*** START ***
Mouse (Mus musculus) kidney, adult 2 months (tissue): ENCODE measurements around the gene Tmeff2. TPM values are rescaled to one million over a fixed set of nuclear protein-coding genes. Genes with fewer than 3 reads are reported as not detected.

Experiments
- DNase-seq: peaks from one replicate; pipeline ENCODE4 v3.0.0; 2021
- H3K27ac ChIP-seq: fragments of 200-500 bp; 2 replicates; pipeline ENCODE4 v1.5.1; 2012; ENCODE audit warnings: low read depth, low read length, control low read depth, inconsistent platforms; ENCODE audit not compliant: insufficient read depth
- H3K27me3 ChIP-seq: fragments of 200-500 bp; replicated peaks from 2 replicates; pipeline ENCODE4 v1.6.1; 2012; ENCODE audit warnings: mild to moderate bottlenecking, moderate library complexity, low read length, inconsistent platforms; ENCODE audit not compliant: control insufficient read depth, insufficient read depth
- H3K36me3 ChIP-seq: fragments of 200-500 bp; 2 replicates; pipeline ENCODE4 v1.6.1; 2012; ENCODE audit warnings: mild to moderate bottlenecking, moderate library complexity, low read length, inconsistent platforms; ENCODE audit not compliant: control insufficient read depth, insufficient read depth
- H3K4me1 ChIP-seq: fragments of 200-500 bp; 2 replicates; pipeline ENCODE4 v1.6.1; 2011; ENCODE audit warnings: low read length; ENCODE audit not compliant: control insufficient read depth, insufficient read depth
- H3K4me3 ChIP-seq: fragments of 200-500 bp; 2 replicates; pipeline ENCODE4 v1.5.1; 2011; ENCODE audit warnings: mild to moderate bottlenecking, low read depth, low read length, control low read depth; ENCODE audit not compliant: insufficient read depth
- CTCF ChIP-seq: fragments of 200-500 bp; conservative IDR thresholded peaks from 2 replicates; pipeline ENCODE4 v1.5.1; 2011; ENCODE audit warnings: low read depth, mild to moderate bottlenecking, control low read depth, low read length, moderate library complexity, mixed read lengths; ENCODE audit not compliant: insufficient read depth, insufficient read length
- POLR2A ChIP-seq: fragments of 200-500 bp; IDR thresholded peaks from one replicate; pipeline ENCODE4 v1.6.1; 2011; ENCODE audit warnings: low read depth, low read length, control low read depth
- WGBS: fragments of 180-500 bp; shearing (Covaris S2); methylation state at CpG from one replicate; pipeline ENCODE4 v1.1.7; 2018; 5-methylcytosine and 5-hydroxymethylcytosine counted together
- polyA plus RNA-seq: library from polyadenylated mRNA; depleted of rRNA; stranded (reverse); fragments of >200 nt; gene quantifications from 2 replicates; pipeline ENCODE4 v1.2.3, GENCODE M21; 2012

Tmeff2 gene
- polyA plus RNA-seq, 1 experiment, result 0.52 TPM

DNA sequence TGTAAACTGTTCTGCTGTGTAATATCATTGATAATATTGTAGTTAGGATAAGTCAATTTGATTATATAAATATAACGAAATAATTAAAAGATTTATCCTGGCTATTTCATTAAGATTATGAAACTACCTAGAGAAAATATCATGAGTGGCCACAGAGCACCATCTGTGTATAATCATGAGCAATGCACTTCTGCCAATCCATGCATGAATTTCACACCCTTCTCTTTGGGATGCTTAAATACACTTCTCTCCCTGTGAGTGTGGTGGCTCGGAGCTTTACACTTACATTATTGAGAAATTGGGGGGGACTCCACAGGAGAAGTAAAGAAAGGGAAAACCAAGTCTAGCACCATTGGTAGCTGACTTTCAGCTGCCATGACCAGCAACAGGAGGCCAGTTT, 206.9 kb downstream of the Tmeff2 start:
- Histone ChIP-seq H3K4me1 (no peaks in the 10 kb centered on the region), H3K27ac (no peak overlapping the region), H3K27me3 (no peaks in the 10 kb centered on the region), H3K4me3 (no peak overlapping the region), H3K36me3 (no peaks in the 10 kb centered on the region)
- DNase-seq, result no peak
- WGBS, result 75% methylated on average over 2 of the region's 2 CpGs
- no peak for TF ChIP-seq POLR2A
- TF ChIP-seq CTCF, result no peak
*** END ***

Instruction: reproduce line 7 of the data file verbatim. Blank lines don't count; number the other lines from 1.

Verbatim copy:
- H3K4me1 ChIP-seq: fragments of 200-500 bp; 2 replicates; pipeline ENCODE4 v1.6.1; 2011; ENCODE audit warnings: low read length; ENCODE audit not compliant: control insufficient read depth, insufficient read depth